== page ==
Tired of Cooking? Turkey to the Rescue!
During the pandemic, many Canadians have been spending more time in the kitchen – that is, when we’re not in a Zoom meeting or supervising our kids’ virtual learning. We’re stressed out and pressed for time. Who has the bandwidth to look for new meal ideas?
Well, here’s one easy solution: cook with turkey (I’ve included some easy recipes!). It’s delicious grilled, ground or roasted, and you can enjoy it year-round. Here are three questions people often ask me about this versatile ingredient, plus easy meal ideas to try.
Q: Now that my family eats at home all the time, I need new kid-friendly meal ideas. Any suggestions?
Add variety to your meal plan by substituting ground turkey into any dish that calls for ground meat, such as burgers and tacos.
Ground turkey is a staple in my own kitchen. As a dietitian, I love that it’s lean and packed with hunger-satisfying protein. It’s also rich in nutrients, such as iron, vitamin B12 and heart-healthy minerals. Ground turkey is also super-versatile, and it goes with all sorts of flavours.
For inspiration, here are three tasty recipes featuring ground turkey:
Ground turkey burgers with lemony aioli: These scrumptious patties need just 10 minutes of prep time, and the lemony aioli adds a hit of citrus.
Easy turkey lasagna: This crowd-pleaser is a veggie-filled but no less flavourful version of the popular pasta dish.
Turkey and black bean tacos: Ground turkey makes a great taco stuffer, and it’s terrific paired with tangy red onion salsa.
Tip: Save time by cooking a big batch of ground turkey and using it in different dishes. Try these delicious ideas.
Q: I’m having trouble sleeping. I’ve heard that eating turkey could help. Is that true?
Scientists have started to study the connection between food and sleep, but so far, there’s no consensus. For some people, late-night eating might cause sleep troubles and high-fat foods might reduce sleep quality too. Some studies have shown that people who eat a nutrient-rich diet that’s higher in protein may sleep better. The potential diet and sleep connection is interesting, but there’s is still a lot about specific foods and sleep that we don’t know.
What about the tryptophan in turkey – doesn’t it make us drowsy? This question usually comes up around holiday meals, but don’t blame the turkey! Here are the facts:
- Tryptophan is an amino acid found in small amounts in all protein foods, including turkey, milk and eggs.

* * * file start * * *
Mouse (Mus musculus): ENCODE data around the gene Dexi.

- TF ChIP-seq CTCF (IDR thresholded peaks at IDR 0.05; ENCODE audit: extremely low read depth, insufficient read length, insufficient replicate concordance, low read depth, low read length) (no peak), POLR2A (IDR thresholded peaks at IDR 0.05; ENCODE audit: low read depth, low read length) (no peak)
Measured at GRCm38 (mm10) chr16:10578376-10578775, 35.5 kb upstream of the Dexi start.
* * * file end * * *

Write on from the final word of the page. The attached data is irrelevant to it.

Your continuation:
- Turkey contains the same amount of tryptophan as other meats.
- The amount of tryptophan in a serving of turkey or other meat isn’t enough to make you drowsy.
What’s the real culprit for that post-meal sleepiness? The likely reasons are overeating and enjoying a few alcoholic beverages.
Good sleep is important for your health, so try these strategies for better shut-eye:
- Don’t eat big meals late at night.
- Try a small protein-rich snack in the evening if you’re hungry.
- Watch alcohol intake – it interferes with sleep.
- Skip caffeine later in the day – drink water or herbal tea if you’re thirsty at night.
Q: I love barbecued turkey breast. Should I take the skin off before grilling it? And how can I use grilled turkey in different dishes?
May is finally here, bringing with it two cherished occasions: Mother’s Day (May 9) and the Victoria Day long weekend (May 22–24), also known as the traditional kick-off to barbecue season!
Turkey breast is an excellent BBQ option, one that causes few flare-ups on the grill because it’s so lean. As a dietitian, I also love that turkey is flavourful on its own, so it doesn’t need a lot of added salt from rubs or marinades to taste good.
Top tips for grilling turkey:
- Leave the skin on – it helps lock in flavour and moisture. Remove the skin before you eat, to keep the turkey lean.
- If you leave the skin on, cook the turkey over medium-low heat to avoid any flare-ups.
- Marinate the turkey if you like. It matches well with herbs, spices and sauces of different cuisines.
If you’re new to grilling turkey, check out this handy chart for tips on cooking methods and times.
Here are three tasty ideas for a Mother’s Day lunch or the long weekend:
Turkey caprese salad: Slices of grilled turkey breast add protein to this elegant tomato and arugula salad.
Turkey shawarmas: Marinate and grill a turkey breast or thigh for these delicious wraps.
Brazilian-style turkey breast: Fresh salsa verde is the perfect complement for marinated turkey.
On my Mother’s Day Wishlist (hope my husband reads this!): a delicious brunch salad with blueberry vinaigrette and fresh berries.
Got a question about turkey? Want some nutrition tips and easy meal ideas? Check out Canadian Turkey’s monthly blog, written by yours truly.
Hope your BBQ season kicks off deliciously.
Wishing all the mom’s out there a wonderful, safe and healthy Mother’s Day.